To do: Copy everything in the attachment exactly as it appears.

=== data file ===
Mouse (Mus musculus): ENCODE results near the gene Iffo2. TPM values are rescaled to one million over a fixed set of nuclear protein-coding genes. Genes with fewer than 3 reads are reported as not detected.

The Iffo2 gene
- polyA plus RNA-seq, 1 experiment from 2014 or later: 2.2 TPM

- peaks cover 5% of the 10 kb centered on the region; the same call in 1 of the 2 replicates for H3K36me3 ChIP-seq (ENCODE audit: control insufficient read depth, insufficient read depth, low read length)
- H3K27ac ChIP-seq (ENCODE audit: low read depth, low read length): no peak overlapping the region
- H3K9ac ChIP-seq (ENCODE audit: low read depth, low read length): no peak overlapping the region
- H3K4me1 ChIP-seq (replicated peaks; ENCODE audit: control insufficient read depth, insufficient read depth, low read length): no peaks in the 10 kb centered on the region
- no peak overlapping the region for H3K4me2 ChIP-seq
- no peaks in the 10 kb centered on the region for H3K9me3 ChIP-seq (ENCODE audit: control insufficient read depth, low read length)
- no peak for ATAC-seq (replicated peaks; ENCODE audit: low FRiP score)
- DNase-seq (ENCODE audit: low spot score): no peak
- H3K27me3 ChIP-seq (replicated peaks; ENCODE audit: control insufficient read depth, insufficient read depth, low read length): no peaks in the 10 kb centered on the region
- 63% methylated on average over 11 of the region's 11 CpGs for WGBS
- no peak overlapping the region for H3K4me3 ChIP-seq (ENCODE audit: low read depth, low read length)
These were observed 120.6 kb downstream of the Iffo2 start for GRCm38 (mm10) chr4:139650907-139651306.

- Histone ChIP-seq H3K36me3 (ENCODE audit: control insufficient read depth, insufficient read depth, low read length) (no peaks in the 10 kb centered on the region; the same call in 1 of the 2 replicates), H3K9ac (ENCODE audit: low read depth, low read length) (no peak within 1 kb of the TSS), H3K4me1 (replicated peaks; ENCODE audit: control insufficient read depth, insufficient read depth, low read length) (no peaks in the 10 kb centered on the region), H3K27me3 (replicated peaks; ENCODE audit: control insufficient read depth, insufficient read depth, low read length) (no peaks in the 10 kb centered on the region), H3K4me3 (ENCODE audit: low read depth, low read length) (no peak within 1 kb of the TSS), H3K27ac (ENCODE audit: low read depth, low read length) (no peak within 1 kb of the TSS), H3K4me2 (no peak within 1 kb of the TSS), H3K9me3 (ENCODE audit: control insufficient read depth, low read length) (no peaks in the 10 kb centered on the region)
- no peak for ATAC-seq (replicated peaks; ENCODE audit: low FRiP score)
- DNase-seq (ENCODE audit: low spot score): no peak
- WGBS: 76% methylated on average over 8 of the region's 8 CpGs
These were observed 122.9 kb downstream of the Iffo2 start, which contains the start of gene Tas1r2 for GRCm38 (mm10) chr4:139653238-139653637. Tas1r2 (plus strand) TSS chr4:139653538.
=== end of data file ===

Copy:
Mouse (Mus musculus): ENCODE results near the gene Iffo2. TPM values are rescaled to one million over a fixed set of nuclear protein-coding genes. Genes with fewer than 3 reads are reported as not detected.

The Iffo2 gene
- polyA plus RNA-seq, 1 experiment from 2014 or later: 2.2 TPM

- peaks cover 5% of the 10 kb centered on the region; the same call in 1 of the 2 replicates for H3K36me3 ChIP-seq (ENCODE audit: control insufficient read depth, insufficient read depth, low read length)
- H3K27ac ChIP-seq (ENCODE audit: low read depth, low read length): no peak overlapping the region
- H3K9ac ChIP-seq (ENCODE audit: low read depth, low read length): no peak overlapping the region
- H3K4me1 ChIP-seq (replicated peaks; ENCODE audit: control insufficient read depth, insufficient read depth, low read length): no peaks in the 10 kb centered on the region
- no peak overlapping the region for H3K4me2 ChIP-seq
- no peaks in the 10 kb centered on the region for H3K9me3 ChIP-seq (ENCODE audit: control insufficient read depth, low read length)
- no peak for ATAC-seq (replicated peaks; ENCODE audit: low FRiP score)
- DNase-seq (ENCODE audit: low spot score): no peak
- H3K27me3 ChIP-seq (replicated peaks; ENCODE audit: control insufficient read depth, insufficient read depth, low read length): no peaks in the 10 kb centered on the region
- 63% methylated on average over 11 of the region's 11 CpGs for WGBS
- no peak overlapping the region for H3K4me3 ChIP-seq (ENCODE audit: low read depth, low read length)
These were observed 120.6 kb downstream of the Iffo2 start for GRCm38 (mm10) chr4:139650907-139651306.

- Histone ChIP-seq H3K36me3 (ENCODE audit: control insufficient read depth, insufficient read depth, low read length) (no peaks in the 10 kb centered on the region; the same call in 1 of the 2 replicates), H3K9ac (ENCODE audit: low read depth, low read length) (no peak within 1 kb of the TSS), H3K4me1 (replicated peaks; ENCODE audit: control insufficient read depth, insufficient read depth, low read length) (no peaks in the 10 kb centered on the region), H3K27me3 (replicated peaks; ENCODE audit: control insufficient read depth, insufficient read depth, low read length) (no peaks in the 10 kb centered on the region), H3K4me3 (ENCODE audit: low read depth, low read length) (no peak within 1 kb of the TSS), H3K27ac (ENCODE audit: low read depth, low read length) (no peak within 1 kb of the TSS), H3K4me2 (no peak within 1 kb of the TSS), H3K9me3 (ENCODE audit: control insufficient read depth, low read length) (no peaks in the 10 kb centered on the region)
- no peak for ATAC-seq (replicated peaks; ENCODE audit: low FRiP score)
- DNase-seq (ENCODE audit: low spot score): no peak
- WGBS: 76% methylated on average over 8 of the region's 8 CpGs
These were observed 122.9 kb downstream of the Iffo2 start, which contains the start of gene Tas1r2 for GRCm38 (mm10) chr4:139653238-139653637. Tas1r2 (plus strand) TSS chr4:139653538.